How to hire skilled workers from overseas

02 February 2023
How to hire skilled workers from overseas

It is possible to employ staff under a skilled worker sponsor licence, if you have the funds to do so, say Robert Houchill and Eimear Sloan

With staff shortages crippling the hospitality sector, the reality for many businesses is that overseas labour is essential. Understandably, there is a growing voice that a special hospitality visa scheme should be introduced to help ease the pressure; however, with net migration being at a record high, regrettably this might be some way off.

What can be done under the current immigration system?

Despite popular misconceptions, it is possible for hospitality businesses to obtain work visas for individuals to come to the UK under the current immigration system. The company must first acquire a skilled worker sponsor licence from UK Visas & Immigration (UKVI), which means providing a cocktail of documents from a list accepted by UKVI along with a variety of information about the business and who it wishes to sponsor. There is also a considerable cost involved.

Can all jobs be sponsored?

Not all roles can be sponsored; bar managers and chefs can potentially be sponsored, whereas waiters and kitchen porters cannot. The sticking point for some roles is the skill level requirement: only certain roles that meet a minimum skill level can be sponsored and not so called ‘lower-skilled' roles. A minimum salary requirement must also be met.

What has been UKVI's stance on the hospitality sector?

Traditionally, the hospitality sector has been given a raw deal by UKVI; nevertheless, we have recently observed a notable shift in the approach taken by UKVI to be more accommodating of hospitality companies applying for sponsor licences. Whereas previously selecting your sector as "hospitality" on a sponsor licence application would have invariably resulted in your application being scrutinised intensely – possibly with a pre-licence compliance visit – this now appears to happen less frequently. Provided a hospitality company has an established presence in the market and can satisfy the evidential requirements, obtaining a sponsor licence appears to be more accessible.

Of late we have had successes obtaining sponsor licences not only for high-end London restaurants but also for smaller venues, including local pubs and food trucks.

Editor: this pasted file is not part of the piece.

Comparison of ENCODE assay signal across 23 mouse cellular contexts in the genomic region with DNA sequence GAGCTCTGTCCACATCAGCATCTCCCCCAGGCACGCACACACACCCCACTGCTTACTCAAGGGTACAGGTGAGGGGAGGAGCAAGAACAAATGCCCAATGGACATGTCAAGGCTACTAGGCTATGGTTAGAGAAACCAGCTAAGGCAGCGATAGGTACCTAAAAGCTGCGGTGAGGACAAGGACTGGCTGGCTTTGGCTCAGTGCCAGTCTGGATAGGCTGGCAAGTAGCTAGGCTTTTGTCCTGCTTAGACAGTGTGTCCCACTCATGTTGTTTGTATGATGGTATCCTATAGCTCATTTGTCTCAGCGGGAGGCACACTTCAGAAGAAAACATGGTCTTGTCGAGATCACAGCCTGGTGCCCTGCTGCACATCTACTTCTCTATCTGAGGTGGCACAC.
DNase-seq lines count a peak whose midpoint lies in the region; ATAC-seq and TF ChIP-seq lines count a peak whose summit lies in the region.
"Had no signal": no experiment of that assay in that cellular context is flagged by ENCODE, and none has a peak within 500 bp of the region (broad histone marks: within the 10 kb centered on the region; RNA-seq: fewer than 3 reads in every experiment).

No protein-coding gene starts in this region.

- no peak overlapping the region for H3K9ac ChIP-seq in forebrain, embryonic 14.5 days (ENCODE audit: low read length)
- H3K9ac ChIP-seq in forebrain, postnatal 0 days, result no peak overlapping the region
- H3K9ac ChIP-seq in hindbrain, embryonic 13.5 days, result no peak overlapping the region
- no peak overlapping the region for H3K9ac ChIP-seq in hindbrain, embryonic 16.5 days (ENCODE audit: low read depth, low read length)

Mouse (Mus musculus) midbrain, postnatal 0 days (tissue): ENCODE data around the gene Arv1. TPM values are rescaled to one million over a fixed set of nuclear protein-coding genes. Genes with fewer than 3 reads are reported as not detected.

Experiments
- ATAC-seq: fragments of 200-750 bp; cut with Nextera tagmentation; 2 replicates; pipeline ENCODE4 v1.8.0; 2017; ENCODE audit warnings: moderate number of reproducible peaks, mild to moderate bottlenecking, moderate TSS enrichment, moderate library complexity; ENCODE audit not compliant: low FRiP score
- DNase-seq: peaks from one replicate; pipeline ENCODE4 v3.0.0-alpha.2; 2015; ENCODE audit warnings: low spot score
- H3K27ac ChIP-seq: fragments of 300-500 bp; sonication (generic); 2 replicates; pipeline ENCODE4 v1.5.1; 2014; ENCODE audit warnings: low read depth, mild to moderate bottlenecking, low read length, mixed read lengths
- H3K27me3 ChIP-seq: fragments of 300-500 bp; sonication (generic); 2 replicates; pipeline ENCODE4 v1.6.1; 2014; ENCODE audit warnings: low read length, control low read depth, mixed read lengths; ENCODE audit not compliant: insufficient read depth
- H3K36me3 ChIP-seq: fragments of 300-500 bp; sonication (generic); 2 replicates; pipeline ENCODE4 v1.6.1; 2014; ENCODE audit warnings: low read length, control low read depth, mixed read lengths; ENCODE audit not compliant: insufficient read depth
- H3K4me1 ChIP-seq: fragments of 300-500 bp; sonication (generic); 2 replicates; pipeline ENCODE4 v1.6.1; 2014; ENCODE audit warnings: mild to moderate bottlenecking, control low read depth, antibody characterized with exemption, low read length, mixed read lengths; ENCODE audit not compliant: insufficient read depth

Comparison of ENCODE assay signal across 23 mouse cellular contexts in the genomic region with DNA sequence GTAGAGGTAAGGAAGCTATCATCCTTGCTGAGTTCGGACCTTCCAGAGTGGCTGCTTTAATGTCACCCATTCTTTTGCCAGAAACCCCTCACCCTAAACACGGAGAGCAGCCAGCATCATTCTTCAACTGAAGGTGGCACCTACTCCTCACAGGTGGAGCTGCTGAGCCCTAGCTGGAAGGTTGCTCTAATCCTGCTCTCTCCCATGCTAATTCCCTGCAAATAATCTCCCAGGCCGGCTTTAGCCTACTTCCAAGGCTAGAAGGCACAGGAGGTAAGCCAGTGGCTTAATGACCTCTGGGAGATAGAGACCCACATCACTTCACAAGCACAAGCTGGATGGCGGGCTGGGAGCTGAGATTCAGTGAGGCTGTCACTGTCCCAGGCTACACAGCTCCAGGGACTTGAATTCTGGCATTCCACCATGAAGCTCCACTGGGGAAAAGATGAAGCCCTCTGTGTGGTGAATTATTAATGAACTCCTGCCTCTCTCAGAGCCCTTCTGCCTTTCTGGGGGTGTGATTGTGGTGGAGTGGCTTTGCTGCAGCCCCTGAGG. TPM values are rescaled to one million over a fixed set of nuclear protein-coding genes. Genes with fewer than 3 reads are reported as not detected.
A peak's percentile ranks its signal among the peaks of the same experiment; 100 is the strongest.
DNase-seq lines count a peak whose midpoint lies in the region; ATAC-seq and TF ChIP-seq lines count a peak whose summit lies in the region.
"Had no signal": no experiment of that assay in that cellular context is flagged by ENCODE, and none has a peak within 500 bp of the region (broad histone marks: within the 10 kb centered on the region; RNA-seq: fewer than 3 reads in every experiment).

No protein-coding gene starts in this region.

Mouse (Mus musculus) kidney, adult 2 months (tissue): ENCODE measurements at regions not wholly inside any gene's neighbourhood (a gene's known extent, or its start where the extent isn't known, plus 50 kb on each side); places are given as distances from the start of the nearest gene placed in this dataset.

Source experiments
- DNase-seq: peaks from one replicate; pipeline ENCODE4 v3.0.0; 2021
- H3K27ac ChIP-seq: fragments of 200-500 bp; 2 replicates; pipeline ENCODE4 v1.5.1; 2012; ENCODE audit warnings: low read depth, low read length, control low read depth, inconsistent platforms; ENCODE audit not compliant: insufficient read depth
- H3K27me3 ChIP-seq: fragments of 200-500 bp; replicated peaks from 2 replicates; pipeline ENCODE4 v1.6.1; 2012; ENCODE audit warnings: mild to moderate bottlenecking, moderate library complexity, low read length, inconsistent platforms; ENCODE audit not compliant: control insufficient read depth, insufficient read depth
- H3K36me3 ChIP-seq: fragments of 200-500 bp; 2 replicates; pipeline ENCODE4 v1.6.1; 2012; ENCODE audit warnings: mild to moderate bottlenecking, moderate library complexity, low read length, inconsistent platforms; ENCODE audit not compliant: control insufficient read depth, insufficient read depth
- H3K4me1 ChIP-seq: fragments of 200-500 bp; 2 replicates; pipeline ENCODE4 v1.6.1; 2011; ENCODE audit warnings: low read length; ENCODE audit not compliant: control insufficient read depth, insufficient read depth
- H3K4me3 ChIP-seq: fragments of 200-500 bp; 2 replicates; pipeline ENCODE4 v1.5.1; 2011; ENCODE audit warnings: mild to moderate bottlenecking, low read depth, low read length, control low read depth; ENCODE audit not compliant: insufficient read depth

The drawbacks

Nevertheless, the current immigration system has some glaring shortcomings. Firstly, the English language requirement for skilled worker visas is sometimes frustrating. An applicant must prove their ability to read, write, listen and speak English to intermediate level, regardless of whether these capabilities are a necessity for their proposed role. Satisfying the English language requirement must be done in a specific way accepted by UKVI. For nationals of a non-majority English speaking country, this will normally involve passing a UKVI-approved English language test.

Secondly, despite the potentially more accommodating approach from UKVI, obtaining a sponsor licence is still a time-consuming and costly endeavour. The processing time for a sponsor licence application using the standard service is around eight weeks (although a 10-day priority service can be used for an additional £500). UKVI's sponsor licence application fee is £536 for small companies and £1,476 for large ones.

Lastly, the additional expenses of sponsoring workers can be painful for many businesses to swallow. The long-list of disbursements for skilled worker applications includes:

  • an application fee (£625 for a three-year visa);
  • immigration skills charge (either £364 or £1,000 per year of the visa, depending upon whether the sponsor is a large or small
  • sponsor);
  • immigration health surcharge (£624 per year of the visa); and
  • A certificate of sponsorship fee (£199).

All-in-all, excluding dependants, the government fees for a three-year skilled worker visa is approximately £3,700 for small sponsors. But for many restaurants, pubs and clubs, the ability to recruit foreign workers is now a do-or-die situation.

Robert Houchill is a senior associate, and Eimear Sloan is a senior paralegal from the immigration team at Kingsley Napley LLP

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